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Re: [Condor-users] host failure detection

On 8/1/06, Michael Thomas <thomas@xxxxxxxxxxxxxxx> wrote:
We recently had a disk problem with one of the 60 machines in our condor
pool that caused jobs to fail quickly.  As a result, most jobs ended up
landing on this node, which generated a large number of failed jobs out
of the total job submissions.  Unfortuantely, we were not aware of this
failing node until we took a long look at the job output logs.

What kind of tools does condor provide for monitoring things like:
* Average job time to completion per node
* Number of jobs processed per node

Any sort of host-level monitoring information that we can get from
condor would be useful to plug into a higher-level monitoring system
like MonALISA, and allow us to detect such problems as they occur and
not days after the fact.

We had a similar problem a while back.

Whilst general solutions are all nice disk failure will almost
certainly be the biggest cause of 'black holes' on your pool
Black holes are machines which accept a job but always fail to run it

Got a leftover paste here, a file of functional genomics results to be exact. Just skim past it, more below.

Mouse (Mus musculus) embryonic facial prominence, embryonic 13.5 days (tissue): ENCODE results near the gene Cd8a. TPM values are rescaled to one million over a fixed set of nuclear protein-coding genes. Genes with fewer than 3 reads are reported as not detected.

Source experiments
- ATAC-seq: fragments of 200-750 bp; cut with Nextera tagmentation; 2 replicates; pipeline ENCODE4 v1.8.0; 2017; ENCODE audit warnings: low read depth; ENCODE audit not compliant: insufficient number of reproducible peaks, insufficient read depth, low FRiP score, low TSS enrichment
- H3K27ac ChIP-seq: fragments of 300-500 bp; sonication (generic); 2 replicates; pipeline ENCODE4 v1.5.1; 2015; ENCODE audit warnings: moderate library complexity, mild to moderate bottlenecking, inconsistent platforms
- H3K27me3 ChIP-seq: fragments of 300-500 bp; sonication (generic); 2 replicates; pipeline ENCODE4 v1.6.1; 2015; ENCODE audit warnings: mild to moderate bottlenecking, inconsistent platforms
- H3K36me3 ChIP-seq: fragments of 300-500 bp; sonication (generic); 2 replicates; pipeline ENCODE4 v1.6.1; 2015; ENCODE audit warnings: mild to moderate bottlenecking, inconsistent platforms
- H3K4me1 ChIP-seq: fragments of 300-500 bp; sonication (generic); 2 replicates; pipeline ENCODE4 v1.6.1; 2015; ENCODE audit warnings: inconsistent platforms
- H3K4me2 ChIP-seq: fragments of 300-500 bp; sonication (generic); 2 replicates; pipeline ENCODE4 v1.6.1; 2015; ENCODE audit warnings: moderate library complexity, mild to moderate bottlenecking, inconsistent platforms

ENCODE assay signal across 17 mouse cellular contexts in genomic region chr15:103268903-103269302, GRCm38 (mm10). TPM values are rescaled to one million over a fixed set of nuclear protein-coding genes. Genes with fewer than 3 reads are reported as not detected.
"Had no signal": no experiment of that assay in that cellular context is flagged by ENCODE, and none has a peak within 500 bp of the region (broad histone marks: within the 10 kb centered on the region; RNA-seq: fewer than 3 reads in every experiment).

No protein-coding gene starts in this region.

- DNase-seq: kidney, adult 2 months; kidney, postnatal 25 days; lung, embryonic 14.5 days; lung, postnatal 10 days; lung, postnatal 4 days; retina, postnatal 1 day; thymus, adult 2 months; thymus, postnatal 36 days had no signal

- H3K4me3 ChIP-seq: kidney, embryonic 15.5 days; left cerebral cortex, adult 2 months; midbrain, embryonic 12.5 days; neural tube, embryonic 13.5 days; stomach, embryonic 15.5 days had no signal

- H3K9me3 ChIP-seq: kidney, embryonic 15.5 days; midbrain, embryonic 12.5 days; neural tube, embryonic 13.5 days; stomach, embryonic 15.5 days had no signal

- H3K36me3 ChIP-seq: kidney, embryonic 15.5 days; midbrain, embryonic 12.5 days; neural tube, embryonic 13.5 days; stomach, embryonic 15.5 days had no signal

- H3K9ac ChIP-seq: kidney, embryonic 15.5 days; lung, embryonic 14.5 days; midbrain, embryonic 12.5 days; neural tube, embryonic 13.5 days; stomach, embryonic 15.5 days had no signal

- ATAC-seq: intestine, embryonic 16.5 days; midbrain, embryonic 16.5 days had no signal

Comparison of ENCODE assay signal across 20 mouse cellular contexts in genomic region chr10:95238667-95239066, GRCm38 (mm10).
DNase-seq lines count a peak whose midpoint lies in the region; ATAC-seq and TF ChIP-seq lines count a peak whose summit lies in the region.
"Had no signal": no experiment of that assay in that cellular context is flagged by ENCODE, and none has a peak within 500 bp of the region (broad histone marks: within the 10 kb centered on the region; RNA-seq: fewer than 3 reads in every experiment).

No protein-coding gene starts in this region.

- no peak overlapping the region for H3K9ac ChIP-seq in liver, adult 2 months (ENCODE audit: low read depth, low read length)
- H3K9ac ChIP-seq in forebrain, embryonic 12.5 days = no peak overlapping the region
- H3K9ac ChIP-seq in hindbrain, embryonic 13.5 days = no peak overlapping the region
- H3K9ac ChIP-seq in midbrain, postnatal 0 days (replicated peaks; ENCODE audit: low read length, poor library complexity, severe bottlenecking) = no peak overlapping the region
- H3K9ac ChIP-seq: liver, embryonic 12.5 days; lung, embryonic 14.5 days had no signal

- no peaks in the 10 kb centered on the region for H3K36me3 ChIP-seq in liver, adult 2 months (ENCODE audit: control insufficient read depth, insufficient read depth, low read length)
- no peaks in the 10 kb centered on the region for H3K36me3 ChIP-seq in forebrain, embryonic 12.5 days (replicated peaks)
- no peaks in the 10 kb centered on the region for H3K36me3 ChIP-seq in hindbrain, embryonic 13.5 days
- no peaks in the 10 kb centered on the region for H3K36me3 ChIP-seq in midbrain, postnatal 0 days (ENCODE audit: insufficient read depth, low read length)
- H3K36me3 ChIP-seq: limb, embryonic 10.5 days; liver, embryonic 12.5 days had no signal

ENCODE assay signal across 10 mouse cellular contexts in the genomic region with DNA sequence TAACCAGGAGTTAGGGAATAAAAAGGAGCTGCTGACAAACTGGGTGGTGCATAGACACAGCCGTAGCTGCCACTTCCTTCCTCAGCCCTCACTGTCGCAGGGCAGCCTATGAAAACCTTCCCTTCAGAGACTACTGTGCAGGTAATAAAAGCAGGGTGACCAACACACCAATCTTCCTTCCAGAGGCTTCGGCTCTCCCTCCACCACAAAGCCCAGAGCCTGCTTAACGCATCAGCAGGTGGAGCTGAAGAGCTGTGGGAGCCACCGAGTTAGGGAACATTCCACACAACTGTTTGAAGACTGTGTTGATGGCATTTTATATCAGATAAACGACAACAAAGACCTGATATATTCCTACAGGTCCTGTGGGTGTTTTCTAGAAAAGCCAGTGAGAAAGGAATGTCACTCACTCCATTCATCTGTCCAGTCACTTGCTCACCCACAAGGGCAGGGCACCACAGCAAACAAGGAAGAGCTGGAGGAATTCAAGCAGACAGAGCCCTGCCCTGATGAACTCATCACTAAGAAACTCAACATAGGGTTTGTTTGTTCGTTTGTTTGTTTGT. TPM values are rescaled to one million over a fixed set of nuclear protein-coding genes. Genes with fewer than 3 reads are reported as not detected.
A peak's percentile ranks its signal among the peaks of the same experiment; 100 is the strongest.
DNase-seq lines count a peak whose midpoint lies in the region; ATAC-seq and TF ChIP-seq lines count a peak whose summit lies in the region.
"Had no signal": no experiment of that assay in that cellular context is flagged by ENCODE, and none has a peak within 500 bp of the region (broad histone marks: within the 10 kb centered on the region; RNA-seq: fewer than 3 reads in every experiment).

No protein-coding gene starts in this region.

properly - often very fast thus sending loads of you patiently queued
jobs into a black hole.

If you control the machines in your pool directly and they are from
similar then it is likely they will have some form of management
software for their hardware
(e.g. we have a bunch of Dells and a bunch of HP's).
This normally provides some means of triggering events on disk failure.
I got systems to setup a script which executes on a machine with admin
privileges to the farm which gracefully shuts down the offending
machines condor system (so if one half of a raid disk fails then the
currently happy jobs gets to complete nicely).
It also alters the machines config to make it 'look' different
(essentially changes an internally defined machine attribute).

On the Dell machines this event mechanism is very fast (seconds)
whereas on the HP's it can be as much as 5 mins.

For the HP machines this is a little too slow so One of the systems
guys suggested moving the condor binaries onto the same disk as the
jobs execute from. Thus if the disk dies there is a high probability
that the condor system will itself die (at the least be very unlikely
to be able to fire up a starter, thus unable to become a black hole)

This still leave the machine to be tidied up but significantly reduces
the frustration.
It would be nice if condor could work out that the disk it is trying
to transfer files to is not working, though  I accept this is not so
trivial as it sounds.